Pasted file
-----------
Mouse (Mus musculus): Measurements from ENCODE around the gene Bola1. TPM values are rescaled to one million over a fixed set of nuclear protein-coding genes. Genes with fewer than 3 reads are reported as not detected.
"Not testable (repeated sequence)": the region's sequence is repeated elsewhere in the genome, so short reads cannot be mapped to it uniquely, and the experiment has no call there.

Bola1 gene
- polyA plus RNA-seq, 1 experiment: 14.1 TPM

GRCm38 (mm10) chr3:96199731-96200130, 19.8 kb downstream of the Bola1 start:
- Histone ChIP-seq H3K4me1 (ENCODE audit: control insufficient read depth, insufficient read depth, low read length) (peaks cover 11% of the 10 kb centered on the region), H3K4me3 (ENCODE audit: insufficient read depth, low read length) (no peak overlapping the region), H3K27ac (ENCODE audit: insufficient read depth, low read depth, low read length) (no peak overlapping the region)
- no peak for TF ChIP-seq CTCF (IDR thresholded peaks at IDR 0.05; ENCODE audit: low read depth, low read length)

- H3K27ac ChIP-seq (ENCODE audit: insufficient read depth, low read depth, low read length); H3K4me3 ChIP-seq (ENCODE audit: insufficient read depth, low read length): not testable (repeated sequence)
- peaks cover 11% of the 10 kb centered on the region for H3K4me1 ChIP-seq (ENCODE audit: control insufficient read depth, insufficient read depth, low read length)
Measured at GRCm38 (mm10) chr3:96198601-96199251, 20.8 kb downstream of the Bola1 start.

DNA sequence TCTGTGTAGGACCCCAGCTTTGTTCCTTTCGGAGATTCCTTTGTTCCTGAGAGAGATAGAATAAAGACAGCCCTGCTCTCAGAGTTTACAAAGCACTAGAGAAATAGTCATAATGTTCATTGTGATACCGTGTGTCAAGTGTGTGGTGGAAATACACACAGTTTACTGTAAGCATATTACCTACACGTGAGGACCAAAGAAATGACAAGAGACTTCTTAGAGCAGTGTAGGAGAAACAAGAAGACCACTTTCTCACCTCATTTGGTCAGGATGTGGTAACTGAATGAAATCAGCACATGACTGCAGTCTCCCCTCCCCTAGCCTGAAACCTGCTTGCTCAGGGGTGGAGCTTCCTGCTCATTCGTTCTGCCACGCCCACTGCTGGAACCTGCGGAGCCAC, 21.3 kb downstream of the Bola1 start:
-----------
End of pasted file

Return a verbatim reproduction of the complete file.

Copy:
Mouse (Mus musculus): Measurements from ENCODE around the gene Bola1. TPM values are rescaled to one million over a fixed set of nuclear protein-coding genes. Genes with fewer than 3 reads are reported as not detected.
"Not testable (repeated sequence)": the region's sequence is repeated elsewhere in the genome, so short reads cannot be mapped to it uniquely, and the experiment has no call there.

Bola1 gene
- polyA plus RNA-seq, 1 experiment: 14.1 TPM

GRCm38 (mm10) chr3:96199731-96200130, 19.8 kb downstream of the Bola1 start:
- Histone ChIP-seq H3K4me1 (ENCODE audit: control insufficient read depth, insufficient read depth, low read length) (peaks cover 11% of the 10 kb centered on the region), H3K4me3 (ENCODE audit: insufficient read depth, low read length) (no peak overlapping the region), H3K27ac (ENCODE audit: insufficient read depth, low read depth, low read length) (no peak overlapping the region)
- no peak for TF ChIP-seq CTCF (IDR thresholded peaks at IDR 0.05; ENCODE audit: low read depth, low read length)

- H3K27ac ChIP-seq (ENCODE audit: insufficient read depth, low read depth, low read length); H3K4me3 ChIP-seq (ENCODE audit: insufficient read depth, low read length): not testable (repeated sequence)
- peaks cover 11% of the 10 kb centered on the region for H3K4me1 ChIP-seq (ENCODE audit: control insufficient read depth, insufficient read depth, low read length)
Measured at GRCm38 (mm10) chr3:96198601-96199251, 20.8 kb downstream of the Bola1 start.

DNA sequence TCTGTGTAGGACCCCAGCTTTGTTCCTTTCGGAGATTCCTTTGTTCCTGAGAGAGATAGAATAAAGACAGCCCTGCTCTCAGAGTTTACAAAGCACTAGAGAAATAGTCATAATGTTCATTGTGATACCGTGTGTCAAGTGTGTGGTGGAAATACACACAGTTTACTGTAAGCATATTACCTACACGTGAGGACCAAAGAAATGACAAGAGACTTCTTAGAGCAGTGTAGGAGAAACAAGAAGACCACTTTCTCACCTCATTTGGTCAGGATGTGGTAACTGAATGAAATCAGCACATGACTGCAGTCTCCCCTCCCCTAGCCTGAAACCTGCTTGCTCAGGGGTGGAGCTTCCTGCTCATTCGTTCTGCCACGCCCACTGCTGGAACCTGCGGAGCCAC, 21.3 kb downstream of the Bola1 start: